Washington, April 1 (IANS) America’s top court is expected to rule on same-sex marriage in mid-June, but going by the growing tide of support for it, gays and lesbians have already won half the battle.
Though it’s hard to predict how the nine justices of the Supreme Court divided almost evenly between conservatives and liberals would eventually rule, but after last week’s oral arguments on two cases, the writing on the wall appeared pretty clear.
“Gay Marriage Already Won” proclaimed the cover of influential Time magazine observing “Like a dam that springs a little leak that turns into a trickle and then bursts into a flood, the wall of public opinion is crumbling.”
Exit polls during the November presidential showed that 83 percent of voters believe that same-sex marriage will be legal nationwide in the next five to 10 years, according to a bipartisan analysis of the data cited by Time.
Before that a Gallup poll last October showed that 3.4 percent of Americans adult identify themselves as lesbian, gay, bisexual, or transgender with non-whites more likely to do so.
The survey results showed that 4.6 percent of African-Americans identify as LGBT, along with 4.0 percent of Hispanics and 4.3 percent of Asians. There well might be many more both white and non-white who have yet to come out of the closet.
According to a recent survey by the Pew Research Centre, 1 in 7 American adults say their initial opposition to same-sex marriage has turned to support.
Before 2012, no major presidential nominee favoured same-sex marriage, but after Barack Obama finally “evolved” into a supporter in May before sailing to an easy victory over Mitt Romney in November, many a politician have changed their minds.
Among then leading potential 2016 Democratic presidential contender Hillary Clinton and her husband, former President Bill Clinton who during his 1996 re-election bid signed the very Defence of Marriage Act (DOMA) denying federal benefits to same sex couples, into law, calling it a “mistake.”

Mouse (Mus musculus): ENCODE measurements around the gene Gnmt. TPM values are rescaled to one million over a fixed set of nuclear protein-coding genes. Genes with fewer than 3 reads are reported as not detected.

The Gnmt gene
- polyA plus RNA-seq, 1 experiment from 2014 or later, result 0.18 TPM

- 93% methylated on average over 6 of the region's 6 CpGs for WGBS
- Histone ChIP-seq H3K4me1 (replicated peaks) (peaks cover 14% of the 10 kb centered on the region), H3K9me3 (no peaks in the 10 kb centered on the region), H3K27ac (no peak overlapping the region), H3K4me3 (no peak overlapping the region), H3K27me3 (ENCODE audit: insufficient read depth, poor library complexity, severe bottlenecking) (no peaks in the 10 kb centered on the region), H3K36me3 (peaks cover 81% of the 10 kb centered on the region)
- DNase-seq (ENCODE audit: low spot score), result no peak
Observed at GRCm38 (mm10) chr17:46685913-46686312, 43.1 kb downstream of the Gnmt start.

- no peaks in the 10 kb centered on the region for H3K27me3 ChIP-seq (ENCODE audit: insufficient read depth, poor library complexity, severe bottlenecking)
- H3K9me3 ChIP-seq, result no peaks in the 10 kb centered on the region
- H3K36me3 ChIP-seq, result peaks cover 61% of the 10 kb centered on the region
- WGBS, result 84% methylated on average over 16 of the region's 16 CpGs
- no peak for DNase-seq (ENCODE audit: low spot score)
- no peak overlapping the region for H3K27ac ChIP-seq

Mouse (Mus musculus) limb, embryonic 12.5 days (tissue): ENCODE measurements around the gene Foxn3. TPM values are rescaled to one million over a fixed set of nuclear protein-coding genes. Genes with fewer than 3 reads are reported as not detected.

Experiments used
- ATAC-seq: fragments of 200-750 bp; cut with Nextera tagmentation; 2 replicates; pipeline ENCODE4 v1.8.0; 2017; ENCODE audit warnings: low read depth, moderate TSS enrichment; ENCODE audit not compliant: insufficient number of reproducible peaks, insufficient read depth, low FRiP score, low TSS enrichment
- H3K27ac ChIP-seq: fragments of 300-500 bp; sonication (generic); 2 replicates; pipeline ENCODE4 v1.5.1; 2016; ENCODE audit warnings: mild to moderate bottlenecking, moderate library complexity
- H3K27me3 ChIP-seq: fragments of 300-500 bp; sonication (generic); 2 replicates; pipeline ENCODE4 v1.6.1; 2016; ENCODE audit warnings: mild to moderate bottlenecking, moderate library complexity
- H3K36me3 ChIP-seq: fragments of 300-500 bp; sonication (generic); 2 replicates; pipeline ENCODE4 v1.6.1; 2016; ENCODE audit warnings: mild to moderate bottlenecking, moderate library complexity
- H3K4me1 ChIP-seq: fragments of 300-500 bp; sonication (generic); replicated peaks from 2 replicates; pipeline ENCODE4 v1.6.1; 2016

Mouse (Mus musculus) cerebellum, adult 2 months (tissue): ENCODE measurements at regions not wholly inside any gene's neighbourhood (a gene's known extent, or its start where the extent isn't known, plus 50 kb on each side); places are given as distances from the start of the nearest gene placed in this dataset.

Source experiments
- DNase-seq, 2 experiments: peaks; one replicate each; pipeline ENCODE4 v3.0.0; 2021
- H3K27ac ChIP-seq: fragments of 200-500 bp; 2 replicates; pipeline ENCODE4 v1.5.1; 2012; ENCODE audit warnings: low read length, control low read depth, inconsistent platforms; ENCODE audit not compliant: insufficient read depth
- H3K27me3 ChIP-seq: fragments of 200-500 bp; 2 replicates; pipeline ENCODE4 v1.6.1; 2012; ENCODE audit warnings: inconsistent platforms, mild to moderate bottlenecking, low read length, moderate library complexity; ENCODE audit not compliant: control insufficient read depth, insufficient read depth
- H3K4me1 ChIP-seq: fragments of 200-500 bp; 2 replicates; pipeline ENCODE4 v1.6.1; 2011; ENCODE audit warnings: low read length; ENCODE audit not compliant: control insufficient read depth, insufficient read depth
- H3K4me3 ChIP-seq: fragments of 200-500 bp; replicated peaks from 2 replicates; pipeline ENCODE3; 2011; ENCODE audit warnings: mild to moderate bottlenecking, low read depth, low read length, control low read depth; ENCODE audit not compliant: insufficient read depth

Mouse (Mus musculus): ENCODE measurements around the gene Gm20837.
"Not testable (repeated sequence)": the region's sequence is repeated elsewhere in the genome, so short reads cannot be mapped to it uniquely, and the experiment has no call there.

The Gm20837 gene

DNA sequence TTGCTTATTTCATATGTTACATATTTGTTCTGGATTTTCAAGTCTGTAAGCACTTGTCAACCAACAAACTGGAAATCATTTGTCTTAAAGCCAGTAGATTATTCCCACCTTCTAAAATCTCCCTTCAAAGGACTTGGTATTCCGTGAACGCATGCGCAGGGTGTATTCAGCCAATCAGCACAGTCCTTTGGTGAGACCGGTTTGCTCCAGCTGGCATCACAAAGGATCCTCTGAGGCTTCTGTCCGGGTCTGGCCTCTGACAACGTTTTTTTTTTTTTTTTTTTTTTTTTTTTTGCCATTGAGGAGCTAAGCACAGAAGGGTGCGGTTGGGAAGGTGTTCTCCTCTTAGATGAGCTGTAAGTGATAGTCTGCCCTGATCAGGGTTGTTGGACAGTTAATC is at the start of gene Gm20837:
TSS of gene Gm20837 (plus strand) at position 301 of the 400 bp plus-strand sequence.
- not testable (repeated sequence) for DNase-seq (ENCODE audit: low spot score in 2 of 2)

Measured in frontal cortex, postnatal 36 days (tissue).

Earlier Senator Rob Portman of Ohio became the first Republican in the Senate to back same-sex marriage, explaining his decision was influenced by his son, who is gay.
While an ABC/Washington Post poll showed that 68 percent of Republicans over age 65 oppose same-sex marriage, it also showed younger Republicans between 18 and 49 were more supportive. In that age group, 52 percent said same-sex marriage should be legal.
Same-sex marriage is currently legally recognized in nine states-Connecticut, Iowa, Maine, Maryland, Massachusetts, New Hampshire, New York, Vermont, and Washington-as well as the national capital Washington, District of Columbia, representing 15.7 percent of the US population.
In addition, Rhode Island recognizes same-sex marriages performed in other jurisdictions and California, where same-sex marriages were legal for 142 days in 2008, now recognizes them on a conditional basis.
About 18,000 gay couples married in California during the window when it was legal. Nine other states prohibit same-sex marriage by statute and 30 prohibit it in their constitutions.
But as Supreme Court justice Samuel Alito pointed to the difficulty of taking a decision “based on an assessment of the effects of this institution which is newer than cellphones or the Internet?” a respected biology professor advised the judges to just look out of their windows at the flowers and trees.
“Let those who wish for marriage to be ‘founded in nature’ take note: the view outside the Supreme Court is full of life’s beautiful sexual variegation,” wrote David George Haskell in the New York Times.
(Arun Kumar can be contacted at [email protected])